|Student teachers becoming memory spiders, March 9|
On March 9, 2013, student teachers in our workshop series worked together in pairs to spin spider webs throughout the installation site. The linen thread came from the flax that had grown as “desks” in the grid of the outdoor classroom installation the previous summer.
But why webs? As I learned to spin flax to linen thread with a drop spindle during November, I started feeling like a spider (in German, the word for spider is Spinne…which I now realize explains where words like spindle and spinning get their animal origins!) and began imagining that the thread could become webs at the installation site for the final gift giving stages of this arts-based research project.
|Becoming spider, November 2012 (Photo: Spring Gillard)|
While webs are not highly original metaphors for interconnectedness and relationships (all important themes in my conceptualization of “becoming teachers together”), there was something different about learning the power of this metaphor from a material engagement with spinning. This was not a rational, academic process of discovery but, similar to my attraction to the flax plant at the start of this whole journey, seemed to emerge from some other source of knowledge that was more embodied, spiritual, and situated. These are rare experiences for me, so I try to hold onto the moments when they occur and learn from them as “gifts.”
The webs in the garden also work materially and metaphorically to entangle the difficult knowledge and histories of school gardens that had been part of the “windows” in the 2012 installation. Histories of gardening at residential schools, during Nazi Germany, in controlled industrial landscapes are hard to ingest, and yet, what else can we do with these aspects of school gardening? At the installation, we wove personal gardening memories, mostly positive, onto these historical images and knotted the entire mess into our webs.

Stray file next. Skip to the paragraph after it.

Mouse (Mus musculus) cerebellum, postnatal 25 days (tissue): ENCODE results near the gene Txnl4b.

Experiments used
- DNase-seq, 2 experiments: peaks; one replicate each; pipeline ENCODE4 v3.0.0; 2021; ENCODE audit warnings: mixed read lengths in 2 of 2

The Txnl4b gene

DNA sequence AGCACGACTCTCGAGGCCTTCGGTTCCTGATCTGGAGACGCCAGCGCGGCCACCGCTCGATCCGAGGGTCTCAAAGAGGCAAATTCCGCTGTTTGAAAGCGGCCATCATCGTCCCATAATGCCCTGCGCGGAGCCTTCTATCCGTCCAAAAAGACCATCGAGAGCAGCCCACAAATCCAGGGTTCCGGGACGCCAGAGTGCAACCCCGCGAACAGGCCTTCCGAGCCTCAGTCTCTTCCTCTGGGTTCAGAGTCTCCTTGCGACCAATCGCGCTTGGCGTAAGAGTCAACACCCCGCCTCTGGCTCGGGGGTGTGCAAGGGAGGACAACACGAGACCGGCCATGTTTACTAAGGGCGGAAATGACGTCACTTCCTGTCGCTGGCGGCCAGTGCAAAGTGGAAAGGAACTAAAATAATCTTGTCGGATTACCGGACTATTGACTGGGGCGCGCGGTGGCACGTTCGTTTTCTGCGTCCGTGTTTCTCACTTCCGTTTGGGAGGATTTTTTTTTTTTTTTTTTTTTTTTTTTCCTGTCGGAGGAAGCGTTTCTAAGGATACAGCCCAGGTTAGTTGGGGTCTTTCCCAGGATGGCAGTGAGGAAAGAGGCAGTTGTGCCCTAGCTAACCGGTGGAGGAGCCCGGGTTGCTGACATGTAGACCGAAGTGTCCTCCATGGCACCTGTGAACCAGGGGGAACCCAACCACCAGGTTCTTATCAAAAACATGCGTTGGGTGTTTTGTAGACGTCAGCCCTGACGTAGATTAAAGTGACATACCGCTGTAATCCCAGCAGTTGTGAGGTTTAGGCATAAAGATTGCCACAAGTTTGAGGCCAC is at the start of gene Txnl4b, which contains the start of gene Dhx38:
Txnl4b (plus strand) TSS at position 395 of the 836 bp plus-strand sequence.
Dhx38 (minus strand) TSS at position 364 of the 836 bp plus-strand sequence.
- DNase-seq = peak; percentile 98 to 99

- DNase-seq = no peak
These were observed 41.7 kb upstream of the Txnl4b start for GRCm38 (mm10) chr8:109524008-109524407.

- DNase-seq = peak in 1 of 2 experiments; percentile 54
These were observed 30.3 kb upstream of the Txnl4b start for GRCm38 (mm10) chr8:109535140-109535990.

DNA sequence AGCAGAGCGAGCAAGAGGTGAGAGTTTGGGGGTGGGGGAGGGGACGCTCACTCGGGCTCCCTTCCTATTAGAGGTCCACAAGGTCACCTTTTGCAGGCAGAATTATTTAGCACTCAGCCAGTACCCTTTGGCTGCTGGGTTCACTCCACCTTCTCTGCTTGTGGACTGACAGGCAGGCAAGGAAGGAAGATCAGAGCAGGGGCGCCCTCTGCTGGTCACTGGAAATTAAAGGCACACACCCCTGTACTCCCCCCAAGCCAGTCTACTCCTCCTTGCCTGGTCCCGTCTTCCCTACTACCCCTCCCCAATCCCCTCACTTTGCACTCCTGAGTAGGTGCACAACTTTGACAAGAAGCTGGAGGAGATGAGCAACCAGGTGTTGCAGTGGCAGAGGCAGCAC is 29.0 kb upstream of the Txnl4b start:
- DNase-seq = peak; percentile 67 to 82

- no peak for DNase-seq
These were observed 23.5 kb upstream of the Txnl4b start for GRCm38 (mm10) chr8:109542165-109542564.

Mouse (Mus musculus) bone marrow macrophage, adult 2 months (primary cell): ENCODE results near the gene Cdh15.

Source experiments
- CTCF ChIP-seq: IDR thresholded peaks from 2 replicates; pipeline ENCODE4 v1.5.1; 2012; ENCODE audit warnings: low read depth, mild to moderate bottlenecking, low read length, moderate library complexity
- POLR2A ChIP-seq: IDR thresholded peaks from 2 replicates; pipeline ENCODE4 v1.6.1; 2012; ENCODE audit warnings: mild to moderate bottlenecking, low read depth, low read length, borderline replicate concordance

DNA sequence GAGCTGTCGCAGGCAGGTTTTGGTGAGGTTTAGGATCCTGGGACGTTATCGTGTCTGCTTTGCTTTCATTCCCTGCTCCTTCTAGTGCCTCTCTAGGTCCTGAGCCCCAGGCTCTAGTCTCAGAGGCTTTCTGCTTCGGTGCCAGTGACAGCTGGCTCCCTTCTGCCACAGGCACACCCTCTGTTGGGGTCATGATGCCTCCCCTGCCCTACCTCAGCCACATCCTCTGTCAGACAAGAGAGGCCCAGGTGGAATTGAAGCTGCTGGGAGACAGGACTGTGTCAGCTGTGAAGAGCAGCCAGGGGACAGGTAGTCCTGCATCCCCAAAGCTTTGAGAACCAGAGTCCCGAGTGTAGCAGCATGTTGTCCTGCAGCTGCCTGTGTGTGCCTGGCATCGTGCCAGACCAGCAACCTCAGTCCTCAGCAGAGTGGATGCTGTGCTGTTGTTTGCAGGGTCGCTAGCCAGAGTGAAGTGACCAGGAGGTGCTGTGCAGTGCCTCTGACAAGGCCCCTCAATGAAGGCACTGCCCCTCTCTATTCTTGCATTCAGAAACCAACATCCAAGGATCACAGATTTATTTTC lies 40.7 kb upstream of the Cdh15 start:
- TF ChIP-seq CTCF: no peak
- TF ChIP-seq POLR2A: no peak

“Having to rip up or fold my garden memory was difficult. Yet it was nothing compared to what residential school students & families experienced. Perspective on what we have, what we keep, what we let go and we need/want” -- Student teacher, March 9, 2013
As the webs and our collective memories slowly fall apart and return to the garden, a final gift to the garden is taking shape at the installation. Threads Sown, Grown & Given is not only about addressing difficult histories and learning from these and the garden how we become teachers together. It is also about reconciliation and reciprocity in our human and more-than-human relations. While much of this project recognizes the value of gifts, the plant that has come to symbolize and embody gifts for me is fireweed. A plant of regeneration, fireweed grows after fires or wherever soil has been disturbed (such as clear cuts). It is edible, medicinal, a fibre plant, a bee plant, a significant plant for northern Indigenous peoples…and it’s a perennial “weed”. Returning year after year, fireweed grows rhizomatically by moving in unpredictable manners throughout the soil. Odd thing for an orderly Eurocentric garden but isn’t time that we reconceptualize our relationship with the land (what is a garden, really???) and recognize the harm to Indigenous peoples and the land that this perspective has caused - and continues to cause, anyway?
|Planting fireweed rhizomes, March 25, 2013|
Our production team at The Orchard Garden loved fireweed's symbolism and recognized how it fit into the installation project; however, I had to promise to make sure the plant wouldn't take over other areas of the garden before the idea was OK in reality. Thank you, team!
We harvested the fireweed rhizomes from the UBC Farm, our sister project here on campus, and I planted them in a circle at the centre of the installation site. While I played with ideas of growing the plants in webs or as long threads, I realized finally that the circle was a simple geometric shape that would set interesting conditions for new relationship to emerge, via the fireweed itself.